In the United States in 2014, an estimated 221,000 people, age 65 and older, were injured in motor vehicle accidents and 5,709 were killed. These elderly people comprised 17% of the total traffic-related fatalities that year and 9% of traffic-related injuries. A year later, 4,366 people, age 70 and older, were killed in motor vehicle accidents, which is a 16% increase since 1975.
Older drivers may not be the majority of people in vehicles who are killed or injured in crashes, and that may be due to their relative driving population compared to the rest of drivers. Regardless, their unique driving needs must be addressed to prevent further increases in traffic-related injuries. It is certainly difficult to admit to oneself, but the process of aging can reduce awareness and other cognitive functions that are necessary to drive safely.
Age-related decline in vision, the ability to reason, and the ability to remember can all contribute to vehicle crashes involving elderly folks. Hence, we must consider how to help seniors enjoy continued freedom while helping them drive safely. Sometimes, an older person’s age doesn’t make them more dangerous on the road to others; rather, it makes them more susceptible to injury or death due to fragility.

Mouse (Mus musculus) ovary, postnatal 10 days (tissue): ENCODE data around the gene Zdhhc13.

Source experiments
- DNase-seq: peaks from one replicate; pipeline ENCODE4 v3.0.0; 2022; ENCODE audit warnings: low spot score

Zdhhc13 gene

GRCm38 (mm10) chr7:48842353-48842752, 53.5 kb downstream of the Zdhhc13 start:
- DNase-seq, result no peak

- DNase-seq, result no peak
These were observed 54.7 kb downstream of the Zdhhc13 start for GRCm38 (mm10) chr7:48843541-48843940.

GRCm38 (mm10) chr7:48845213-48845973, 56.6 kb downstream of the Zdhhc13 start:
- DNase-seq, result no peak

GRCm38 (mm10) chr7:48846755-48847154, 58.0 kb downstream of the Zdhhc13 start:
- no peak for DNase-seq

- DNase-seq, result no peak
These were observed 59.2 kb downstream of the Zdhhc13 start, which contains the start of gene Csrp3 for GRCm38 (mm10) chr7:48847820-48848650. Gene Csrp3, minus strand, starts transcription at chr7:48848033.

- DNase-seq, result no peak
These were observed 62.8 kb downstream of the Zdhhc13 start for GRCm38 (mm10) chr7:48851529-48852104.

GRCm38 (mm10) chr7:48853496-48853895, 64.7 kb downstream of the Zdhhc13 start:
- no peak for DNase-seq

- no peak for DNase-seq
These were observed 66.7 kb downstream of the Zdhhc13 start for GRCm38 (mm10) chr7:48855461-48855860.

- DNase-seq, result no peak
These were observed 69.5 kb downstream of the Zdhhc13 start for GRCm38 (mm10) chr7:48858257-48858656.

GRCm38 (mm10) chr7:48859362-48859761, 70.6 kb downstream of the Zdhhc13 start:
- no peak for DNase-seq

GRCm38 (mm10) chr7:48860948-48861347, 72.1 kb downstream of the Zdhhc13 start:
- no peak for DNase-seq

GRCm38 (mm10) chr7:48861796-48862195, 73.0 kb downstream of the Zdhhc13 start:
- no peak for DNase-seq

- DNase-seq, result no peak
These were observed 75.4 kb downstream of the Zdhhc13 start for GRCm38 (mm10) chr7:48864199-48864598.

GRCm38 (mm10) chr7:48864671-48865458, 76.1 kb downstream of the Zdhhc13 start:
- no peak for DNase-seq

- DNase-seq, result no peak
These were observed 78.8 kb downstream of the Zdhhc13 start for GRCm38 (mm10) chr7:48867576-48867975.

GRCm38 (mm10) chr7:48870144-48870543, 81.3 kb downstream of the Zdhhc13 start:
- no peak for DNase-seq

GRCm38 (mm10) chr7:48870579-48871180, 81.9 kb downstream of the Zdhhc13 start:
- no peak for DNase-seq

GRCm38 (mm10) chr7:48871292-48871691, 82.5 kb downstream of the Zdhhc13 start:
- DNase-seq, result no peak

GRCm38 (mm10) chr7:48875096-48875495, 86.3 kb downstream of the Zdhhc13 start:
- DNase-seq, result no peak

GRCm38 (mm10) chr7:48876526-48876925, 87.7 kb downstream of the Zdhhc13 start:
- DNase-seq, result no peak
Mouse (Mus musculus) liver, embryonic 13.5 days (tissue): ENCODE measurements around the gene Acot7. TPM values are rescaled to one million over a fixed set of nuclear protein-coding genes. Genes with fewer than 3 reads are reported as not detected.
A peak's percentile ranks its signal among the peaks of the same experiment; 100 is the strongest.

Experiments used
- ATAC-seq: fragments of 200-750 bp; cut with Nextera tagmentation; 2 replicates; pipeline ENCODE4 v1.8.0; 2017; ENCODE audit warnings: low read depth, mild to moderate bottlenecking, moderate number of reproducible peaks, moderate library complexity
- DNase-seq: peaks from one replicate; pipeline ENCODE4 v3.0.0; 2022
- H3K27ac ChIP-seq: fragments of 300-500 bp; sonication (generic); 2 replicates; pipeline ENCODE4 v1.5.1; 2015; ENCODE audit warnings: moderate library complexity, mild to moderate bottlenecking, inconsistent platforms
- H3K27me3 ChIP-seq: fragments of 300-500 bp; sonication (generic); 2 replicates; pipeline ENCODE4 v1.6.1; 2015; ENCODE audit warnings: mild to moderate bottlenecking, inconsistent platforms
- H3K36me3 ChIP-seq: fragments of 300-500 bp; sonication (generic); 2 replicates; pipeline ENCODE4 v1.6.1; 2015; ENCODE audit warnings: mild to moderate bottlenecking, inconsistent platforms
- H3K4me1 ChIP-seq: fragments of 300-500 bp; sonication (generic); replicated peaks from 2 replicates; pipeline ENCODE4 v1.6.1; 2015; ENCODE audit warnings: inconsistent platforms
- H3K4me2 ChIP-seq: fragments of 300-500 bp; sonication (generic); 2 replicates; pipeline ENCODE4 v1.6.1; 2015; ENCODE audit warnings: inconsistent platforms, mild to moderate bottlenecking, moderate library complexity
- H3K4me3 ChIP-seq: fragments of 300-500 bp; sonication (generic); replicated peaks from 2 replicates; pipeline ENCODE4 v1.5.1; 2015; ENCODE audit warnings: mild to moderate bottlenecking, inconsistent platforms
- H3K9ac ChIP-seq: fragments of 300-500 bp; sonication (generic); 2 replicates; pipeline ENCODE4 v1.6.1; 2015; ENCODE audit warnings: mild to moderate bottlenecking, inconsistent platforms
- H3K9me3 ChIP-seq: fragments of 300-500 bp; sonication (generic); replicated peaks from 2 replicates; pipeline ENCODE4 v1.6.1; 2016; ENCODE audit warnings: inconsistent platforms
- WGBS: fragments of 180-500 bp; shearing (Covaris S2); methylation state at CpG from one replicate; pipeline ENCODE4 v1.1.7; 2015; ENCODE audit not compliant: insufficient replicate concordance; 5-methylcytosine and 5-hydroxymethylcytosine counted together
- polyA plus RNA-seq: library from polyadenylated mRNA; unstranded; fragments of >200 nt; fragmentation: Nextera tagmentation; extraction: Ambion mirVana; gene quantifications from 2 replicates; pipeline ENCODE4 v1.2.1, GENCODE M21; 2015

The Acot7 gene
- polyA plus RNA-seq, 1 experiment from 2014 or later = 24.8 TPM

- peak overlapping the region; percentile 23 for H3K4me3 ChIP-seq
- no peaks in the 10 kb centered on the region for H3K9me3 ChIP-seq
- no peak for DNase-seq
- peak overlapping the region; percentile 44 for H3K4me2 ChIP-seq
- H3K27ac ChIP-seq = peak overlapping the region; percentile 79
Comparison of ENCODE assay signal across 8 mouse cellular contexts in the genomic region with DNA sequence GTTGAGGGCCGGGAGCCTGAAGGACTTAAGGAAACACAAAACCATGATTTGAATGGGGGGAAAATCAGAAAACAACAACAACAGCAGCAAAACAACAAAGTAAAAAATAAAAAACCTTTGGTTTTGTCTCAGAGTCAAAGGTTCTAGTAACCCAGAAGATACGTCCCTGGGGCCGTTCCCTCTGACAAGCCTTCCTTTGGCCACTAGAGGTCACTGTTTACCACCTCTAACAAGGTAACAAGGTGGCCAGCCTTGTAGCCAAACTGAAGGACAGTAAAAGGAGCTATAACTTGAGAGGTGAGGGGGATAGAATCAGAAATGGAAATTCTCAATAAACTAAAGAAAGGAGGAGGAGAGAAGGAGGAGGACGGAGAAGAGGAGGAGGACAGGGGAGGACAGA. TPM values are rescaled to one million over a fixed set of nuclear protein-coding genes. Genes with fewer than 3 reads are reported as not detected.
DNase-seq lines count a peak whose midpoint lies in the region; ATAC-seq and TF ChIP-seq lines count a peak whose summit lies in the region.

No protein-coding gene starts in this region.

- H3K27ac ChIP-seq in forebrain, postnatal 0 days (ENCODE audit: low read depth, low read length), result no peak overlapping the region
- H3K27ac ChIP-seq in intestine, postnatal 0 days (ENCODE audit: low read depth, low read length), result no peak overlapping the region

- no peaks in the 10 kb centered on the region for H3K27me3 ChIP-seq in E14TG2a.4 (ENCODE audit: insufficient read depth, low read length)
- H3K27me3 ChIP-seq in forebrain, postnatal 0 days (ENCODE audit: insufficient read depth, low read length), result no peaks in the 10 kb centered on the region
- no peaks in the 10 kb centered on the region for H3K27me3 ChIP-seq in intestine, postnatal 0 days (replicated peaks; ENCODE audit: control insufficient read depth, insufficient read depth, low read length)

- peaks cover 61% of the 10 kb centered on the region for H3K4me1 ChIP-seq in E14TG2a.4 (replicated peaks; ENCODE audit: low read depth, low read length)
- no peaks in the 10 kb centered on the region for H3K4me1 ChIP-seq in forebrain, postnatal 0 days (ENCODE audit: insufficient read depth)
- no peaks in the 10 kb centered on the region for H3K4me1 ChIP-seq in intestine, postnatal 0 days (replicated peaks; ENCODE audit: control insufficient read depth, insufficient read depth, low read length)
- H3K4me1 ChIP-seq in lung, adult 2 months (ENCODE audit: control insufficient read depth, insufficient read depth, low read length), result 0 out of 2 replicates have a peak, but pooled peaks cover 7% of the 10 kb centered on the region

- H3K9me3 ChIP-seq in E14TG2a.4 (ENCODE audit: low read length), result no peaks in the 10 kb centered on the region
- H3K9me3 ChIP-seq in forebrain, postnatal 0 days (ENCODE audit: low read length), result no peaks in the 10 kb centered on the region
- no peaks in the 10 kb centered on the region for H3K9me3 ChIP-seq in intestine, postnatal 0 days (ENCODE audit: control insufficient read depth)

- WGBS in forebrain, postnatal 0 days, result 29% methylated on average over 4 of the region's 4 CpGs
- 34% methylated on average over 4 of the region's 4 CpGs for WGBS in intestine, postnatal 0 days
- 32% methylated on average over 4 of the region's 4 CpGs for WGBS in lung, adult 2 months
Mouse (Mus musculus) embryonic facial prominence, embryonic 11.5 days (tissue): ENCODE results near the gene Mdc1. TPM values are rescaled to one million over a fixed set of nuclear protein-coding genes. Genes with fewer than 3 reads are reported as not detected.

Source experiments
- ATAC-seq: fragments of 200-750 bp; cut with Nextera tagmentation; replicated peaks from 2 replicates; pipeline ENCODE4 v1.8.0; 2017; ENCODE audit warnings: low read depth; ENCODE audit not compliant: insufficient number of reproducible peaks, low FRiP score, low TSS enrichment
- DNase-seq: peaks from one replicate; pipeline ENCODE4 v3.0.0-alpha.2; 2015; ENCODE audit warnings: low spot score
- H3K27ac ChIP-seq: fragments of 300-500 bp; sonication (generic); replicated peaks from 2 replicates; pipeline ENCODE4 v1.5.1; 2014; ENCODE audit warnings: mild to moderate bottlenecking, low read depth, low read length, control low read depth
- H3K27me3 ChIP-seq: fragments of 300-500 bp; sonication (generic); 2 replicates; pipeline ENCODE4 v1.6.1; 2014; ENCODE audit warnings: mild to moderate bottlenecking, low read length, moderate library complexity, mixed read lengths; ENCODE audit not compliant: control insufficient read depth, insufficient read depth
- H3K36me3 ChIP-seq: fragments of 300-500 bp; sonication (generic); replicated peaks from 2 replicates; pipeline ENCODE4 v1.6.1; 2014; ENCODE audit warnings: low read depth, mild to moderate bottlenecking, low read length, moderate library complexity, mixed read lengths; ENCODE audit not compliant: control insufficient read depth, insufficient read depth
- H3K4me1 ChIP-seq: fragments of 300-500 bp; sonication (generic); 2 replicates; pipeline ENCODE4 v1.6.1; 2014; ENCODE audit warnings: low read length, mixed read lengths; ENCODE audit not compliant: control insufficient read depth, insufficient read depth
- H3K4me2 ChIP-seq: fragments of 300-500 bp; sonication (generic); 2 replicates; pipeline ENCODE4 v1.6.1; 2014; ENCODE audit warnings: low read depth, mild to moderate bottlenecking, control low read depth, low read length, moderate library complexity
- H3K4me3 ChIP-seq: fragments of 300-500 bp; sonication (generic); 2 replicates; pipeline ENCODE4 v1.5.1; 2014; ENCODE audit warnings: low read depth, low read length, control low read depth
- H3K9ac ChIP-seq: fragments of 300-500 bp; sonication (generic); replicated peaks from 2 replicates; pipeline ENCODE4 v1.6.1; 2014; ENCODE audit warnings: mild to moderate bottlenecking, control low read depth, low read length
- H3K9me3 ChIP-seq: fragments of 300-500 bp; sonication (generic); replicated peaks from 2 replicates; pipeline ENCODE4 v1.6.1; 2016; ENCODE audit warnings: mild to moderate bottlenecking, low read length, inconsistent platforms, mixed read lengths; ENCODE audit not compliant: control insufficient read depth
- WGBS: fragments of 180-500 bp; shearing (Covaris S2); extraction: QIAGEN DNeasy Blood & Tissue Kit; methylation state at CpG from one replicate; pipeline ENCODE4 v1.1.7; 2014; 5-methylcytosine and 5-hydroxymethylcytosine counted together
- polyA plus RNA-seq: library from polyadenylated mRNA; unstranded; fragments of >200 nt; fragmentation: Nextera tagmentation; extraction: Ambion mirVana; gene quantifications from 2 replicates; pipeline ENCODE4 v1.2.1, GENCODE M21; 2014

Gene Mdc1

The National Facts on Older Drivers
In an effort to balance an elderly person’s desire for freedom with the safety of the public, it helps to analyze as many facts and figures as we can regarding older drivers and motor vehicle accidents. Here are some of the numbers to consider.
In 2014, statistics offered the following information:
- Younger people are more likely than people age 70 and older to be licensed to drive.
- Older drivers typically drive fewer miles than younger drivers.
- For every mile traveled, crashes involving deaths start to increase at about 70-74 years of age.
- Fatal crashes are highest among drivers age 85 and older.
In 2015, nation-wide statistics offered the following information:
- 76% of people age 70 who were killed in motor vehicle accidents were occupants in the vehicle, while 16% were pedestrians.
- 59% of motor vehicle fatalities of people age 70 and older were the drivers themselves, while 14% were passengers.
Interestingly, in motor vehicle crashes where at least one driver was age 30 or younger, 39% of deaths were the drivers, 20% were their passengers, and 40% were occupants of other vehicles, pedestrians, or motorcyclists.
Older Drivers in Louisiana
In Louisiana in 2014, older drivers (age 65 and older) involved in fatal traffic crashes comprised 9.6% of the total driver involvement. In 2015, older drivers accounted for 10.9% of total driver involvement in fatal traffic accidents. The percentages that may seem low to some can be attributed to several factors, including fewer older drivers on the road and fewer miles traveled by older drivers. But, even though percentages are lower for older drivers than other ages of drivers, there’s still concern about the ability for these drivers to operate a vehicle safety.
Renewal Requirements for Elderly Drivers in Louisiana
Seniors face stricter renewal processes to ensure their ability to drive doesn’t become impaired.